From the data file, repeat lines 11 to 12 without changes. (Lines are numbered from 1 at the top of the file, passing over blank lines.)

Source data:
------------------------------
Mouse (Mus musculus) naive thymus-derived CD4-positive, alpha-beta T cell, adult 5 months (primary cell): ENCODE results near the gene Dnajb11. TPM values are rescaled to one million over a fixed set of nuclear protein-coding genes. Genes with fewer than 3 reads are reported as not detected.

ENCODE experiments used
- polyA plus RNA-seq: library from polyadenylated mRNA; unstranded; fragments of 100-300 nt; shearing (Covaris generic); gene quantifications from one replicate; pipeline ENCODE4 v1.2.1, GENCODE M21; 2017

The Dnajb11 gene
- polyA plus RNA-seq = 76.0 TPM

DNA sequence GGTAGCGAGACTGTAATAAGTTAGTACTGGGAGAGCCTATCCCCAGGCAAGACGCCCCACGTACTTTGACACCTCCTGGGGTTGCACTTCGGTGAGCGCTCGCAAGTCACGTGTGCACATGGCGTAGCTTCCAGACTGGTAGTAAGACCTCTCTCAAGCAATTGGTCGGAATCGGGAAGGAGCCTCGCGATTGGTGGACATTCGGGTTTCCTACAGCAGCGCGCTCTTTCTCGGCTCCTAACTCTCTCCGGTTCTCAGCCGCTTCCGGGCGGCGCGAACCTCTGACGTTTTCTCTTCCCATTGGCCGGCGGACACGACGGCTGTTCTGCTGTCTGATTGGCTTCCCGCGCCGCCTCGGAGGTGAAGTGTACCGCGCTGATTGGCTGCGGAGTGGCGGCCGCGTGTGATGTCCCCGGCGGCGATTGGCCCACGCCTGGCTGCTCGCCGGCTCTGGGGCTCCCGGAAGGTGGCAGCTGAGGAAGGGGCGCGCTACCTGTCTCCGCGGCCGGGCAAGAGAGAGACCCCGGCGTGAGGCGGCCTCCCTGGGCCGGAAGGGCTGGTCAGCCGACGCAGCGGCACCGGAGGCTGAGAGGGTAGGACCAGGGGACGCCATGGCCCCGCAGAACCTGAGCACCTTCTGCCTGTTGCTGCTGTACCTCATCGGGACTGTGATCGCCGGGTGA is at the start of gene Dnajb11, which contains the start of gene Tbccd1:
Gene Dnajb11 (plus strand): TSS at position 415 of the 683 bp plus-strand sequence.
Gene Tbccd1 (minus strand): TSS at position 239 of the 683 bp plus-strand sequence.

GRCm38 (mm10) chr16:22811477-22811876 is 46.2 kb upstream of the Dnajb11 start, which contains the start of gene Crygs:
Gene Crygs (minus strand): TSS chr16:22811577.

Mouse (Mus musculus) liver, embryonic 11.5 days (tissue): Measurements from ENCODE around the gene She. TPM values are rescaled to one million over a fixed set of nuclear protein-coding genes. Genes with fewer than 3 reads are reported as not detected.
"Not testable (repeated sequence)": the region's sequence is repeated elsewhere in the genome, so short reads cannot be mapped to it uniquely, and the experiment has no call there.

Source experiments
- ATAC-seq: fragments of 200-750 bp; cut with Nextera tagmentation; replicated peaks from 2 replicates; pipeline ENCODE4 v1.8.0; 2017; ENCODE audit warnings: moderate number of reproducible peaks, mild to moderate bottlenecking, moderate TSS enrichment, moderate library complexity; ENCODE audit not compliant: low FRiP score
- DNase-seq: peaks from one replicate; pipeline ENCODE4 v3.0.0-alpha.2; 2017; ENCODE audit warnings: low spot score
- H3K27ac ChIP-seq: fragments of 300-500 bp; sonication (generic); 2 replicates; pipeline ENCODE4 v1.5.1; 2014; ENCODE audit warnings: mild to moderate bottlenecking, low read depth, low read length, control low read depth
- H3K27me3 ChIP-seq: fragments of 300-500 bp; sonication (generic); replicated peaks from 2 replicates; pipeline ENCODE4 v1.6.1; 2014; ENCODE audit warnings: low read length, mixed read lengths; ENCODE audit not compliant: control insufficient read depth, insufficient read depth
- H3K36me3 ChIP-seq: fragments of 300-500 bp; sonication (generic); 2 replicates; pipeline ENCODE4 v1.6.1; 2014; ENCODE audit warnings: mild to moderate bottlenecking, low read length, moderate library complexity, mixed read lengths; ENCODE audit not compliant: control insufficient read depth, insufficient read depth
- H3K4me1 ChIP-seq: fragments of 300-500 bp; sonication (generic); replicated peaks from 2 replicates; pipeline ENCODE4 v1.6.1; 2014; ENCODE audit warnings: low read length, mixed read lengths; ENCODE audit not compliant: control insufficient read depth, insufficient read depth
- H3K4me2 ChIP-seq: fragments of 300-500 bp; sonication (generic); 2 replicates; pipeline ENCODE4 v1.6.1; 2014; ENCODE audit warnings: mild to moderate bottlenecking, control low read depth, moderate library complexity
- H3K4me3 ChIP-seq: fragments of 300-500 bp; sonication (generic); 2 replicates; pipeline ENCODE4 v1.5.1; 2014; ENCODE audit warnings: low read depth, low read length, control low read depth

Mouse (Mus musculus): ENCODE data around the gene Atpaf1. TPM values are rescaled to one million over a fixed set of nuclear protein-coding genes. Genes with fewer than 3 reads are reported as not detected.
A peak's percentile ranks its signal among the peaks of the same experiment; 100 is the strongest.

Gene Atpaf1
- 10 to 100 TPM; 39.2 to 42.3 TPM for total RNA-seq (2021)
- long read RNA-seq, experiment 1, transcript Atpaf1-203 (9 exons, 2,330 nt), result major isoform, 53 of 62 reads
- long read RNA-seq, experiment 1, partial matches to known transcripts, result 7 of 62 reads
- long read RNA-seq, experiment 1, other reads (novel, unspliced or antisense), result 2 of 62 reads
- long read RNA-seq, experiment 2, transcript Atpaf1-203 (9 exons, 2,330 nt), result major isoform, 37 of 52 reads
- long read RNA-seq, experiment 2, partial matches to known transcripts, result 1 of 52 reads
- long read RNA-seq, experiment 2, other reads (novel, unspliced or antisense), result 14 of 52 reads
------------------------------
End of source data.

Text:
Mouse (Mus musculus) liver, embryonic 11.5 days (tissue): Measurements from ENCODE around the gene She. TPM values are rescaled to one million over a fixed set of nuclear protein-coding genes. Genes with fewer than 3 reads are reported as not detected.
"Not testable (repeated sequence)": the region's sequence is repeated elsewhere in the genome, so short reads cannot be mapped to it uniquely, and the experiment has no call there.